Investors abandon the market in response to persistently rising prices and Russia’s attempts to intensify the conflict in Ukraine.
Friday saw a global wave of financial market selling, forcing anxious investors to face the threat of a recession once more.
New indications of slowing global growth shook all types of assets. The dollar rose, the Dow Jones Industrial Average hit its lowest point of the year, and short-term Treasury rates increased.
This week, investors have deserted the market in response to persistently rising inflation and concerns over Russia’s efforts to intensify the conflict in Ukraine. This has caused a simultaneous selloff in both equities and bonds. Bond rates stayed close to their highest levels as prices fell for almost a decade.
The Dow closed at 29590.41, its lowest level since November 2020, after losing 486.27 points, or 1.6%, on Friday. To reach 3693.23, the S&P 500 lost 64.76 points or 1.7%. To reach 10867.93, the Nasdaq Composite dropped 198.88 points or 1.8%.
A pre-market primer stuffed with information, ideas, and trends. Additionally, current market statistics.
The S&P 500 and the Dow have lost about 8%, while the three indices have fallen for two weeks. Since June, they were their worst two-week falls. During the market crisis brought on by the pandemic, the Nasdaq has dropped more than 10% in the last two weeks, the most since March 2020.
Since Federal Reserve Chairman Jerome Powell’s address at Jackson Hole, Wyoming, in August, there has been a period of instability that this week’s steep selloff has prolonged. He reaffirmed the central bank’s intention to battle inflation by gradually raising interest rates.
The remarks contributed to the demise of a fleeting summer rally.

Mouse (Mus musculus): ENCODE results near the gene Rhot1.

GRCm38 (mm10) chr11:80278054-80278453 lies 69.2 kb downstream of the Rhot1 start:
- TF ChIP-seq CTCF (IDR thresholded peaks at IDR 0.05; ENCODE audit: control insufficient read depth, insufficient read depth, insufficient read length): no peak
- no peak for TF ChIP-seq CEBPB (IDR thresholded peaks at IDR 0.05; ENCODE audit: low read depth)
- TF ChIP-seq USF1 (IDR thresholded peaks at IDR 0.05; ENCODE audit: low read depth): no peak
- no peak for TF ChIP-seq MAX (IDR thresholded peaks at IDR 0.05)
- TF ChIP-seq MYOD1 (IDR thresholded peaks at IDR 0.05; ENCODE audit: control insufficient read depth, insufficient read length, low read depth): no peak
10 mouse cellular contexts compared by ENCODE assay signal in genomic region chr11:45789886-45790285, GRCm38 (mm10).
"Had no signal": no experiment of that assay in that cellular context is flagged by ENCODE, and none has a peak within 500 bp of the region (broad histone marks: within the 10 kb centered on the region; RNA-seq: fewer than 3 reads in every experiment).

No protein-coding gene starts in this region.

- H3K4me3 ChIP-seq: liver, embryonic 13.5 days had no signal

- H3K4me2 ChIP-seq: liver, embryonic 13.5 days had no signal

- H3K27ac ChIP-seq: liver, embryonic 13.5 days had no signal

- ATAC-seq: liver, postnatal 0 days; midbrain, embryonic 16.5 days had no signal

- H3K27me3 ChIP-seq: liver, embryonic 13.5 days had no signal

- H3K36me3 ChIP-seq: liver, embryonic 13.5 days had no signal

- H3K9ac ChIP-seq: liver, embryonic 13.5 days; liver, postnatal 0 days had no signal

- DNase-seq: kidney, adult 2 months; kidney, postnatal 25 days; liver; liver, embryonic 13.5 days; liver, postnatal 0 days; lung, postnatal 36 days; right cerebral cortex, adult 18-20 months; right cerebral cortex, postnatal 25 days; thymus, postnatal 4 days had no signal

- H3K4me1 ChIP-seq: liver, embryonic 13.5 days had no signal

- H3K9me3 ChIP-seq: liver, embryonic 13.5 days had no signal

After the Fed’s resolve to battle inflation became even more evident this week, many investors are preparing for further volatility. On Wednesday, the central bank recommended raising interest rates by 0.75 percentage points for the third time. This maintained the most aggressive pace of rising in decades and boosted the benchmark federal funds rate to levels last seen in early 2008.
Furthermore, Fed officials predict rates will rise much farther than initially expected, frightening investors who had bet on a change in policy for next year. Many fear the U.S. may enter a recession due to the Fed’s rapid rate rises.
On Friday, the leading U.S. market indices fell for the fourth straight day.
According to Mike Smith, portfolio manager of All spring Global Investments, “It’s been a challenging week.” “Everyone is in pain.”
According to Mr. Smith, the significant decline was caused by a sudden change in investor willingness to pay for equities in the U.S. stock market due to rising bond rates.
Business surveys released on Friday revealed a dramatic decrease in European economic activity in September, underscoring how growth outside of the United States has also been thrown off track. In the meantime, a once-in-a-generation surge in the value of the U.S. dollar threatens to exacerbate the slowdown in global growth and effectively export inflation worldwide.
Borrowing prices have increased thanks to global central banks, including Norway, Switzerland, and South Africa. Investor hopes for a “soft landing,” or merely a little slowdown in GDP rather than a full-blown recession, have been further dashed by the worldwide commitment to tightening monetary and fiscal policies.